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would it be possible to pick up an object by one of its atoms so when you pulled on the atom upwards, the entire object would lift along with it

for instance, if you had an extremely small robot arm that could grab hold of a single atom of , lets say a 1 inch by one inch aluminum cube, if the arm started to lift the atom upwards, would the atomic bonds hold and would the entire object lift together held up by a single atom?

would this be possible to achieve? if not ,what would have to happen to allow for this situation to happen? if it is possible, what would be the practical applications ?

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closed as off-topic by JDługosz, Mołot, Hohmannfan, Skye, Vincent Oct 2 '16 at 14:47

This question appears to be off-topic. The users who voted to close gave this specific reason:

  • "This question does not appear to be about worldbuilding, within the scope defined in the help center." – JDługosz, Mołot, Hohmannfan, Skye, Vincent
If this question can be reworded to fit the rules in the help center, please edit the question.

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    $\begingroup$ The atomic bonds won't break from having an arm manhandle it, it that were the case, air molecules and atoms would break easier than glass. $\endgroup$ – Skye Sep 26 '16 at 13:51
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    $\begingroup$ It's worth noting that one cannot "hold something by an atom". Atoms alone are very slippery, and there is no such thing as friction when you scale things down to that level. $\endgroup$ – user23110 Sep 26 '16 at 14:35
  • $\begingroup$ Force, which u can apply to that 1 inch cube determined by energy bond of that atom to that cube, and that is a little force indeed. $\endgroup$ – MolbOrg Sep 26 '16 at 14:41
  • $\begingroup$ The robotic arm would have to have component smaller than atoms, so this is not possible. $\endgroup$ – ApproachingDarknessFish Sep 26 '16 at 15:47
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    $\begingroup$ Are you trying to ask if a mono-filament is possible? (A long chain approaching a single atom per chain link) If such thing could be manufactured, it would be extremely thin (probably not visible to the naked eye) but it would not be a single atom but molecule (group of atoms). $\endgroup$ – David Sep 26 '16 at 18:02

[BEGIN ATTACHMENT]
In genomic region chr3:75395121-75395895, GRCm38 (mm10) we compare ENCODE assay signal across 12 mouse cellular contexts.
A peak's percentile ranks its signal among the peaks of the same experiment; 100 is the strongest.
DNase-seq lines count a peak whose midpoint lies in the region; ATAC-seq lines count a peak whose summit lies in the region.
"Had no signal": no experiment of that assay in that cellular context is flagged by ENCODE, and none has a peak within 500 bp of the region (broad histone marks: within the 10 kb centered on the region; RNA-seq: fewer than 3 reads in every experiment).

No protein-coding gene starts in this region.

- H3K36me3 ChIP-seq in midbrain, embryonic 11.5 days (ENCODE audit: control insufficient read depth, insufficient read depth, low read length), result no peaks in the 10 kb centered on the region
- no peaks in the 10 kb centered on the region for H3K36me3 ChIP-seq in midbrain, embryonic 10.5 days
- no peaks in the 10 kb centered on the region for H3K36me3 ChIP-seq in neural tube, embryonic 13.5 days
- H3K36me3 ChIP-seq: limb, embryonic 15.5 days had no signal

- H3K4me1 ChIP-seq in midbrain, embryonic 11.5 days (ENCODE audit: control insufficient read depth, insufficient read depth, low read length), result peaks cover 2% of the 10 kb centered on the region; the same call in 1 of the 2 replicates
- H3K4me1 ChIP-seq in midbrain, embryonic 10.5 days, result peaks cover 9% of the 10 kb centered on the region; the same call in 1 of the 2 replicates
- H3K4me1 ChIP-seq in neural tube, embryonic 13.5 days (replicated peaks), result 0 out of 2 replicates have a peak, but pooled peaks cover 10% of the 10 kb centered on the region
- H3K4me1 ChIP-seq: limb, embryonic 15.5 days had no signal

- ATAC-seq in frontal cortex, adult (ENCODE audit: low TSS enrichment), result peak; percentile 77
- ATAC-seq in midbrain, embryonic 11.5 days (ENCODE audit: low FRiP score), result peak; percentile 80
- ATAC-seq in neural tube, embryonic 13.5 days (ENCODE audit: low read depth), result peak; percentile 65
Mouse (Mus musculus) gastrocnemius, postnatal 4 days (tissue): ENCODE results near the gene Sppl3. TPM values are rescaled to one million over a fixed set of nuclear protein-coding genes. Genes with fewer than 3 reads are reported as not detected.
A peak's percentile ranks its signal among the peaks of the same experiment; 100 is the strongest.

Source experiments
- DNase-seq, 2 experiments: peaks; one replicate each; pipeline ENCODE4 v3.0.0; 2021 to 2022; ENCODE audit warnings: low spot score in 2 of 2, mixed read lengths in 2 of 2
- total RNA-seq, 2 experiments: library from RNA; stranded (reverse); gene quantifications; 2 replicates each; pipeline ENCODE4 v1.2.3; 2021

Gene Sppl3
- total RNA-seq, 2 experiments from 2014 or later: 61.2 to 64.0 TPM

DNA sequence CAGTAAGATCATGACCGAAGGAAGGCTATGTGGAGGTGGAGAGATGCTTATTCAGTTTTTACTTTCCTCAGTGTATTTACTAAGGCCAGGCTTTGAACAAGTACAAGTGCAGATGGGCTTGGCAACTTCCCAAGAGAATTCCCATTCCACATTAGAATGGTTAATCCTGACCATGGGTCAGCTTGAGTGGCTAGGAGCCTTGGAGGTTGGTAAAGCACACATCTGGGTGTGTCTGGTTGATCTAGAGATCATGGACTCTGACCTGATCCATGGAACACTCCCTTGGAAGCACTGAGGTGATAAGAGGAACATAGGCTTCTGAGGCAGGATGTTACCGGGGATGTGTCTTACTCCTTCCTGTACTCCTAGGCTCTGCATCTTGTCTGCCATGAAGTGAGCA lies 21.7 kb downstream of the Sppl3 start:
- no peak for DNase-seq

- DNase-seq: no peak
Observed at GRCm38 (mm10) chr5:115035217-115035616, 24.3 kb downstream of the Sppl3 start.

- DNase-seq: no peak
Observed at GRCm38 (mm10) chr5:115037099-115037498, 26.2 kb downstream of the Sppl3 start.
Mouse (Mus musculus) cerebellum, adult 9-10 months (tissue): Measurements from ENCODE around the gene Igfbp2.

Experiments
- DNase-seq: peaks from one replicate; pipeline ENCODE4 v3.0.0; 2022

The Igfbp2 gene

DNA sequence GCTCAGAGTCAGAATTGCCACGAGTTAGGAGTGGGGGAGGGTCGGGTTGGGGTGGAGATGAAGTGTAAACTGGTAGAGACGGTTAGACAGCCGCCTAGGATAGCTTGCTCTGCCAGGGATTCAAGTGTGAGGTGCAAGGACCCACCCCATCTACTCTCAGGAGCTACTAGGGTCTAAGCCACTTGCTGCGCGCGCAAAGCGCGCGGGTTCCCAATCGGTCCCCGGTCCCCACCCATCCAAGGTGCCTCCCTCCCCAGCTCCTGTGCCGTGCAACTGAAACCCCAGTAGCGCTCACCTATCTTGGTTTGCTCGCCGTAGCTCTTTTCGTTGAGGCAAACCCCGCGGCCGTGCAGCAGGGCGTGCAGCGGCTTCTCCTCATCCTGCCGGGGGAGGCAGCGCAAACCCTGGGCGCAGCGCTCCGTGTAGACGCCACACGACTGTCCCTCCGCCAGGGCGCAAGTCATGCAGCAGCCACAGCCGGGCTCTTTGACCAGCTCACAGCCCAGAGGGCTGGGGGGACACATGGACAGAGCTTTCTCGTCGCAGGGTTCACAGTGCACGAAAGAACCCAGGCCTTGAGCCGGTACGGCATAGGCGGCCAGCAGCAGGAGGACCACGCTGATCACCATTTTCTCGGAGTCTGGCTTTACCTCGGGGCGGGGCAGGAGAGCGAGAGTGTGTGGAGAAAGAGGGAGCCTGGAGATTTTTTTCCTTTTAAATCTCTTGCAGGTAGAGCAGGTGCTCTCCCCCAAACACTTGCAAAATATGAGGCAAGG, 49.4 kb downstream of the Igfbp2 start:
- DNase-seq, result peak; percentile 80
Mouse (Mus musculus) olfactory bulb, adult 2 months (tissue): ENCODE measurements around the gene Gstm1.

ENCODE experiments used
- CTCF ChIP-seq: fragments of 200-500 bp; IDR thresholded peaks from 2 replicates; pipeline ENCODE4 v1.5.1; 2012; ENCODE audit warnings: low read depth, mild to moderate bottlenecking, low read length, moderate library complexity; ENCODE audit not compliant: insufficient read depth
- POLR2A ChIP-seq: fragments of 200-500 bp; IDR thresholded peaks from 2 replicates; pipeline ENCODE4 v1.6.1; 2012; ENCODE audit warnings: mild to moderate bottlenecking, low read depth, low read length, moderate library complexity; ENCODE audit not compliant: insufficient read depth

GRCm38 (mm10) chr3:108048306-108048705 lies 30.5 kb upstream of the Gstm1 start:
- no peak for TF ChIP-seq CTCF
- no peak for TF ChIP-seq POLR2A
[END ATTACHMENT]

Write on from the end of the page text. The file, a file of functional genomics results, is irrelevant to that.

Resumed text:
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Since you didn't request science-based or hard-science I'm going to give a quick answer based on some more common-sense science.

There's not even remotely enough cohesive strength between the one atom and the rest of the aluminum. It'd be like trying to pick up a 10,000 lb weight by a thin copper wire, but much, much worse. Much worse.

To give you an idea, you're lifting it by 1 atom. This one atom will be leveraged to support the mass of 60,000,000,000,000,000,000,000 (roughly) other atoms.

Good luck.

How to fix this? I... don't think there's anything you can do to fix this problem. Sorry, you're just dealing with fundamental forces of nature; we haven't engineered anything to really affect these to a great deal (if affecting them to a great deal is even possible), at least in a controlled manner.

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    $\begingroup$ actually this can be fixed, but in a boring way: have the object to be lifted small enough. Technically, that is a valid answer. But yes... i know... $\endgroup$ – Burki Sep 26 '16 at 14:46
  • $\begingroup$ @Burki That's the sort of out-of-the-cube thinking we like around here! And a solution I hadn't thought of. $\endgroup$ – Nex Terren Sep 26 '16 at 14:49
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    $\begingroup$ So how many atoms can you lift with one atom? Anyone up to do the math? $\endgroup$ – Mike Nichols Sep 26 '16 at 15:57

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